Crisis PR Management Made Simple

This post is for PR people and anyone in a leadership position.
Most of your organizations, at some point, will have a crisis.
Predicting that is easy because  organizations are composed of humans  and we’re all fallible.
In the coming months we’ll continue to see lying, cheating, stealing and  some very weird fetishes.
And, as we’ve noticed over the past few years, it’s getting really hard to hide things.

As  an FBI official in Ali Soufan’s The Black Banners says, there are no secrets, only “delayed disclosures.”   If you made a mistake, admit it.  If you’ve done bad, come clean quickly.

Crisis moments are multiplying fast in our social media world.    Two people come to mind in just the past few weeks.  Penn State President Graham Spanier, gave one of the worst first responses in the history of higher ed during the debut of the Sandusky scandal.    Chancellor Robert Birgeneau apologized for his police force who beat students and faculty during Occupy Cal.  The problem was that the weak apology was recorded on his way to spend Thanksgiving with his family, nearly two weeks after the incident.

Spanier got the boot and Birgeneau is facing a faculty vote of no confidence.

Listen to your PR people and come clean with as much grace as you can.

If you can’t come clean, resign.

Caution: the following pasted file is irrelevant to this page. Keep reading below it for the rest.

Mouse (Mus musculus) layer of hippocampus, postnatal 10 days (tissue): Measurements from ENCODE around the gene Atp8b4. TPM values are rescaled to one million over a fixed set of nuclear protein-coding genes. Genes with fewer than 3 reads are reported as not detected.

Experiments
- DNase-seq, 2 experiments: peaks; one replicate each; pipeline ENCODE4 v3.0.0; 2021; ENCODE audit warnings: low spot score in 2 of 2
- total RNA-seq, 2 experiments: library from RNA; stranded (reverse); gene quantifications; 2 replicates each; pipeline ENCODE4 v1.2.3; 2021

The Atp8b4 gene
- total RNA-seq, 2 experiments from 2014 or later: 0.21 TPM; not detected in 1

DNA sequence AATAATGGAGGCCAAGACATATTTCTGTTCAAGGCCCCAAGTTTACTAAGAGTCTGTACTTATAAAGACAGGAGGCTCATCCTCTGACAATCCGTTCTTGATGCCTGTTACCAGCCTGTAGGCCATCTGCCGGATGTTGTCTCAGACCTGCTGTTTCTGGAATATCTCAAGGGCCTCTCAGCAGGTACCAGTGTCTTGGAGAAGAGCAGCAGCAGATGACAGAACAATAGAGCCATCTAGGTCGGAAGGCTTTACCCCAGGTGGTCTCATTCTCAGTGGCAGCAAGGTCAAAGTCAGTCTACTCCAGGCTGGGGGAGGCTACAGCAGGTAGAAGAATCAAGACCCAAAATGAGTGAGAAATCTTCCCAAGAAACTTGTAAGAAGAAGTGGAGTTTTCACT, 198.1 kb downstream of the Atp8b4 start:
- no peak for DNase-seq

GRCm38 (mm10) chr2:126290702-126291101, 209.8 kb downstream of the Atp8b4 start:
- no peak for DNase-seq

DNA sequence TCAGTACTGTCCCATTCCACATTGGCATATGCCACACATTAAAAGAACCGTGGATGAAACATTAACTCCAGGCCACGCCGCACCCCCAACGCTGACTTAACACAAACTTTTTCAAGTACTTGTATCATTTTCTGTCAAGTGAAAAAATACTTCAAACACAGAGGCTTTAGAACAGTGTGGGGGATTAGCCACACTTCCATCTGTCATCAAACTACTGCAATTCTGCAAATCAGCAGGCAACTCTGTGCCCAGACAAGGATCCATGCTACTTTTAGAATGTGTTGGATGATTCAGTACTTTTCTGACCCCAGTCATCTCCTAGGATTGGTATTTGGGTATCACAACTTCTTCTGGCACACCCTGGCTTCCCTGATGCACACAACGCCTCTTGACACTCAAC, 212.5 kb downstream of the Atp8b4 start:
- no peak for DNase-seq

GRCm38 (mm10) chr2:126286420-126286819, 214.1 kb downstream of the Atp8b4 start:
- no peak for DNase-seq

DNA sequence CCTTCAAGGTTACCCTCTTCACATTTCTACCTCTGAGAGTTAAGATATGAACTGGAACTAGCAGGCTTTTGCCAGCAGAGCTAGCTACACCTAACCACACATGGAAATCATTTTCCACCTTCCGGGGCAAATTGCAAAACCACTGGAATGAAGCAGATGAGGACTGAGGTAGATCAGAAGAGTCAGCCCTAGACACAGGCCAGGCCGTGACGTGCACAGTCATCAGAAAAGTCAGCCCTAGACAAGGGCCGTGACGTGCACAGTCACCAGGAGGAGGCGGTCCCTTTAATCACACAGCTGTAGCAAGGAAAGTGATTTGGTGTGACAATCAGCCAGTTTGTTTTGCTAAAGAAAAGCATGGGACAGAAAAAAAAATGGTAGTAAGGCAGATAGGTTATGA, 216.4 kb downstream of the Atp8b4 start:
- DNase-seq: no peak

And if your PR people tell you they can spin it, fire them and find PR pros who’ll help you with the truth.

Misbehavior has been part of mankind’s story since the Old Testament.  The misuse of sex, money,  and power have been constants in our continuing story.

Which means  there are more of you out there.  You’re going to have sex in ways not acceptable to society.  You’re going to acquire money in ways you’re not supposed to.  You’ll abuse power a little or a lot.   Some ambitious folks will do all three.

In today’s media savvy society, chances are good that you’ll be caught.  When you do, don’t try to spin it, downplay it, lie about it or ignore it.

Deal with it up front and immediately and accept the consequences.

There really isn’t any other option these days.  A tiny list of the fallen:  Bernie Madoff, Tiger Woods, Jerry Sandusky, Joe Paterno,  Anthony Weiner and a whole boatload of priests.

There are no secrets in this world anymore.  Bad acts, when caught — by anyone— can spread worldwide with a vengeance that amazes even seasoned PR folks like myself.

Now, I know one other thing:  if you’ve committed any of these acts, you’re probably too arrogant or insulated to think you’re going to suffer any consequences.  You may think you’re above the law.

So I’ll turn my attention back to PR people:  if your boss asks you to hide, twist or lie about an incident that might cause the boss or your organization pain, refuse.

In the worst case, resign.

Your integrity is hard to retrieve once you’ve abandoned it.


One response to “Crisis PR Management Made Simple

  1. Refuse and stay out of work

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